The government’s economic recovery budget makes good headway on improving environmental health. The green energy and conservation initiatives are very significant, and cosmetic pesticide ban is world class. RNAO recommends that the government accelerate conservation and renewable energy efforts, and terminate expenditure on new nuclear power and refurbishment of Ontario Power Generation’sDarlington and Pickering B sites due to high cost, lengthy construction delays and public safety concerns about radiation leaks and storage of dangerous waste. We also recommend that adequate funding for the early and effective implementation of the Toxic Reduction Act, 2009 and regulations be ensured.
RNAO remains concerned that TILMA, NAFTA and other such trade agreements shift power to investors who can, under these agreements, sue the government when they think their profits are affected. These agreements effectively serve as tools for deregulation and can endanger the public’s health. RNAO recommends that Bill 162 be amended to ensure all inter-provincial trade and investment agreements are subject to public consultation and scrutiny, include strong protections for health care, environment, human rights and labour standards, and do not restrict federal, provincial or municipal governments’ ability to regulate in the public interest.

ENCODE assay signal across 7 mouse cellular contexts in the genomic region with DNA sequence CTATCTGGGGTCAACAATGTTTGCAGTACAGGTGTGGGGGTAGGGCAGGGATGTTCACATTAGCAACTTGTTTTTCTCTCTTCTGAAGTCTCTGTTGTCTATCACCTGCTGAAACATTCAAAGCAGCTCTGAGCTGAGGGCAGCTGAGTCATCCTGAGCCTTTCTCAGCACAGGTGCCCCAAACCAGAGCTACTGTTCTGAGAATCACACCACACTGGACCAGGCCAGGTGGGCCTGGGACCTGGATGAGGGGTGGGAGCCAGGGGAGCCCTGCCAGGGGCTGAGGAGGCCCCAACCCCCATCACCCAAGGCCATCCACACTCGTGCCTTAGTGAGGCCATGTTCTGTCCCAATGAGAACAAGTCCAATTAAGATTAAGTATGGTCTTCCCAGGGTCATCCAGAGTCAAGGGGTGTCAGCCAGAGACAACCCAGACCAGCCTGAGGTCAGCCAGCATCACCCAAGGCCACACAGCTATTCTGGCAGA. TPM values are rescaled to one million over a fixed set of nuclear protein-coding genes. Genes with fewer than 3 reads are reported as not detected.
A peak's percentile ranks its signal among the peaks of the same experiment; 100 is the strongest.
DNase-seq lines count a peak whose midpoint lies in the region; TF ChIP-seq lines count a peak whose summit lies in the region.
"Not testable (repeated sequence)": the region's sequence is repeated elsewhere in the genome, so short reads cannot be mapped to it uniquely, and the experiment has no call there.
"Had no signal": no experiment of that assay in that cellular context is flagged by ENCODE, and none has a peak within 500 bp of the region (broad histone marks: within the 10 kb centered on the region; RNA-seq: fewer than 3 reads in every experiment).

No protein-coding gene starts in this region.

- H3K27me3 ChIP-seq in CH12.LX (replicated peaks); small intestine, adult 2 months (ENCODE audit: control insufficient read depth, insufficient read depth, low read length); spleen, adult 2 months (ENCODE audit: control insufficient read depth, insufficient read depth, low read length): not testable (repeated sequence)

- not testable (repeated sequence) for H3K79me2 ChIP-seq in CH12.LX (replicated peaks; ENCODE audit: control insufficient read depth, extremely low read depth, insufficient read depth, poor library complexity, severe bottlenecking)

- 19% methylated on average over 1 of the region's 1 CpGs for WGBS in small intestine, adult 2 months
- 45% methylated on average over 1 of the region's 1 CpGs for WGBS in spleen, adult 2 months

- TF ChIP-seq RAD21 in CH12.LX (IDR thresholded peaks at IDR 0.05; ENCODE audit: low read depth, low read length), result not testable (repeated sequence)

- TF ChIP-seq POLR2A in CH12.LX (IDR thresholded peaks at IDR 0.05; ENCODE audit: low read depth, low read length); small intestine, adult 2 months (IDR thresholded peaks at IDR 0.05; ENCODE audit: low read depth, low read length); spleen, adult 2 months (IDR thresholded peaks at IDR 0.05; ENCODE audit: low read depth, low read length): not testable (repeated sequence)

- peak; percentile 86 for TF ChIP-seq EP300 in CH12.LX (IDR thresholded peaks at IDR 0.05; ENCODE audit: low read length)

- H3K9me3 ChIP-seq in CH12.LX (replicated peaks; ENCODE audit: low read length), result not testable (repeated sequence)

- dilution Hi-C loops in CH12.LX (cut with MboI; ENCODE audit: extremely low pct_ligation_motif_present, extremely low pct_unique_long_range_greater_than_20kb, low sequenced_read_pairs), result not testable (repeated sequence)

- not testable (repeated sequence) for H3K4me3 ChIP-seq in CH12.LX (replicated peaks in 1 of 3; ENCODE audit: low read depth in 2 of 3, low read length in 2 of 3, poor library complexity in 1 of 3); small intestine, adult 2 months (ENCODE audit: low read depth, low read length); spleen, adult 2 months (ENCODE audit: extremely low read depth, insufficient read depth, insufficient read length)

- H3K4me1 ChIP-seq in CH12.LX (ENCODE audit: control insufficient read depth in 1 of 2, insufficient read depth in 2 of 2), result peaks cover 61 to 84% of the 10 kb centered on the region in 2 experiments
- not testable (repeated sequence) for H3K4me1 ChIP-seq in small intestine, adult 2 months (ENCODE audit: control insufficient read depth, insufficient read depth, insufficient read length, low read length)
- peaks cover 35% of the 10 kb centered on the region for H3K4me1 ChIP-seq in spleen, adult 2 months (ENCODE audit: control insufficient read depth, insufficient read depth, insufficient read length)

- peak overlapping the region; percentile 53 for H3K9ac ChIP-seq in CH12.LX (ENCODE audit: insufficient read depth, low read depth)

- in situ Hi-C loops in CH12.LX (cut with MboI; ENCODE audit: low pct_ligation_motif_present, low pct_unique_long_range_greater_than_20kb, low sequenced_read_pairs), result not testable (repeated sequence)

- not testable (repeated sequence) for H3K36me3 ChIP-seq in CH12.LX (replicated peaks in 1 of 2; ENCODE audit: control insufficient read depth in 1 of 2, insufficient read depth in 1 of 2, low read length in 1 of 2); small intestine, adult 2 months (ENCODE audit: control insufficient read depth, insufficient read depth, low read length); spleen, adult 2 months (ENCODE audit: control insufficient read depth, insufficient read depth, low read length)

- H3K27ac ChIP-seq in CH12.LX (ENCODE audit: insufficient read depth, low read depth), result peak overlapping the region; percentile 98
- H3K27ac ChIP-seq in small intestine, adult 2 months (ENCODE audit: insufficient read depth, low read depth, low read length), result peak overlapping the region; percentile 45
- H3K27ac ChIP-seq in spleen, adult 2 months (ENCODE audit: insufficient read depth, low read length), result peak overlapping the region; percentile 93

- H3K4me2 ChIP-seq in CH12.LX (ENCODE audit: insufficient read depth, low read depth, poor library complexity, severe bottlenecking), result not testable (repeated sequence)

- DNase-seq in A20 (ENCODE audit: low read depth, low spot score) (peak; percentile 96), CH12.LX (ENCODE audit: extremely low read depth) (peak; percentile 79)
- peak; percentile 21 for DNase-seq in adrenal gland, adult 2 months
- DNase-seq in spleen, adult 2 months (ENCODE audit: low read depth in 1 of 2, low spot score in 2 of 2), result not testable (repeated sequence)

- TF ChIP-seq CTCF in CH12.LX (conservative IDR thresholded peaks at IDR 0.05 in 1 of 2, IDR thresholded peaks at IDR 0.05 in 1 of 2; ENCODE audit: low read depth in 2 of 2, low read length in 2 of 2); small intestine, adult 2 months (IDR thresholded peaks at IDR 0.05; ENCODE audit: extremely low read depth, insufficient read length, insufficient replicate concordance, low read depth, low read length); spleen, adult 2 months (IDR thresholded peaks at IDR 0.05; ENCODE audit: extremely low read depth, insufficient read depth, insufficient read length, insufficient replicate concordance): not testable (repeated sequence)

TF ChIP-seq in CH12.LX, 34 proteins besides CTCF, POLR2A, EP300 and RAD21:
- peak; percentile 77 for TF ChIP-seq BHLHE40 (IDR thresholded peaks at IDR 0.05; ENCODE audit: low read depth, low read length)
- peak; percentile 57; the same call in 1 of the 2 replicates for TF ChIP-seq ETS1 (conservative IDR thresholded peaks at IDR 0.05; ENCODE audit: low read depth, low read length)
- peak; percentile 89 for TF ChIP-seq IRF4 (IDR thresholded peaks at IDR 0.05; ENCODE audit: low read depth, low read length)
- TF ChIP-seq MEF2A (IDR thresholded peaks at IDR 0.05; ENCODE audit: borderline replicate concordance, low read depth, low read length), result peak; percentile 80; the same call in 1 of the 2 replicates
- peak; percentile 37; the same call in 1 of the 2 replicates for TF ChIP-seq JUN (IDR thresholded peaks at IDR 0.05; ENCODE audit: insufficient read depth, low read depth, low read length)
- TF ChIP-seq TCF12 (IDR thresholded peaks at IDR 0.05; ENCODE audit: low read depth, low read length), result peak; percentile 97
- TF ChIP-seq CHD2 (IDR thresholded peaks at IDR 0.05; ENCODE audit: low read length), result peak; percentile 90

We would like to extend our thanks to the Standing Committee on Finance and Economic Affairs for the opportunity to provide these recommendations that we hope will help realize the vision of a healthy and prosperous Ontario.
David McNeil, RN, BScN, MHA